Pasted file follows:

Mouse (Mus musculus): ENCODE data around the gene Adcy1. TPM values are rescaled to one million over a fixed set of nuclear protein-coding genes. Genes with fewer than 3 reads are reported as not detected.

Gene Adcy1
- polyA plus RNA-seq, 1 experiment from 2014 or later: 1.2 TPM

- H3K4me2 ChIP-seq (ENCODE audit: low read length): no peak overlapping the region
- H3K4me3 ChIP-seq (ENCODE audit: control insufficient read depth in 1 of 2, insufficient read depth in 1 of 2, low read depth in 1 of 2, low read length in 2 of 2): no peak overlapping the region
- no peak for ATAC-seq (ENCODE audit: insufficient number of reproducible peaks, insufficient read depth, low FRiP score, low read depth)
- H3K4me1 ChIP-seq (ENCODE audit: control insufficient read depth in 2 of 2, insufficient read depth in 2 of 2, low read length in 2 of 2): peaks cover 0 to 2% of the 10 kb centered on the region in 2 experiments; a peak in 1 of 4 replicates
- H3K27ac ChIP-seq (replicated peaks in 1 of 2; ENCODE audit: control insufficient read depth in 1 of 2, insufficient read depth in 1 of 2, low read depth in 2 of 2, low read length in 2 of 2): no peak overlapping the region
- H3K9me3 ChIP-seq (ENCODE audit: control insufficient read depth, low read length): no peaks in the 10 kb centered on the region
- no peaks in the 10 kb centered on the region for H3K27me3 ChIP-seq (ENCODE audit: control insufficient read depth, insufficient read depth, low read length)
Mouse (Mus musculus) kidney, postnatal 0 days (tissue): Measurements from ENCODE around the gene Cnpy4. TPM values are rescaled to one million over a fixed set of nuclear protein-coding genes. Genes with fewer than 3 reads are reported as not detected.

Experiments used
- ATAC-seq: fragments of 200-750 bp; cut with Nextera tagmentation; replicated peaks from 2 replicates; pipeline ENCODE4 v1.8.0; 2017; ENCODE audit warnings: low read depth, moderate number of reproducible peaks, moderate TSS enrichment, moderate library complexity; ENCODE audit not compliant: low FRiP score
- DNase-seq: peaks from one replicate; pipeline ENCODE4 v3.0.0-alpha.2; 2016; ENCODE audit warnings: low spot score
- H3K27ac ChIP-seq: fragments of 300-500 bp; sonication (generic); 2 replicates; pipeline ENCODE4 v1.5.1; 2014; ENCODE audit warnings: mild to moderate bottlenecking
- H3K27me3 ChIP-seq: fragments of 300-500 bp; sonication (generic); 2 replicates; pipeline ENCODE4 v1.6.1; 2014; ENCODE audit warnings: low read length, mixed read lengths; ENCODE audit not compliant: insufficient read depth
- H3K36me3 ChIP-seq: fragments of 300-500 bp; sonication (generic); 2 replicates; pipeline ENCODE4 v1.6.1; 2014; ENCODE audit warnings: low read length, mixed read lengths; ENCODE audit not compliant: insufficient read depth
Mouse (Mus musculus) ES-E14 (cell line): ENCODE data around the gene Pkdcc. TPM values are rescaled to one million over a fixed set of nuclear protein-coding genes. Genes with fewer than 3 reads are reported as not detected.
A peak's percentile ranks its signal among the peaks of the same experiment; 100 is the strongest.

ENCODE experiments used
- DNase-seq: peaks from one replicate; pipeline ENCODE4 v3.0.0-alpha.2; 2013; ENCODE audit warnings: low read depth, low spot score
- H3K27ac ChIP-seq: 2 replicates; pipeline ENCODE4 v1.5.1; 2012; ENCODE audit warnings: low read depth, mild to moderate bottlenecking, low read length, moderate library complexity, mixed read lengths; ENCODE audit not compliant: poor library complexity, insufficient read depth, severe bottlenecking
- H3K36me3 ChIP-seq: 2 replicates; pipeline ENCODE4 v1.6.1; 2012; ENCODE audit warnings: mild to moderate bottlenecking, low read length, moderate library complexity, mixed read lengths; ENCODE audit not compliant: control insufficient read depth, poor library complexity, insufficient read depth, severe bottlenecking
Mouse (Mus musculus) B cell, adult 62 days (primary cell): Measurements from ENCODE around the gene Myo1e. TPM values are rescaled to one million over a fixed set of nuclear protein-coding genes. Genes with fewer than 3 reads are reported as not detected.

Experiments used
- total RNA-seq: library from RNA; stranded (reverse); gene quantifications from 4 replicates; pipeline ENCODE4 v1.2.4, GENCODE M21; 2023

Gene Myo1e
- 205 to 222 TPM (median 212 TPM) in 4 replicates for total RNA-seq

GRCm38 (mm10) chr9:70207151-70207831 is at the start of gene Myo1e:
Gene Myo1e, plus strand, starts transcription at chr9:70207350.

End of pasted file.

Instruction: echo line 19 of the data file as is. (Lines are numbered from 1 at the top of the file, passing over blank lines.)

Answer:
A peak's percentile ranks its signal among the peaks of the same experiment; 100 is the strongest.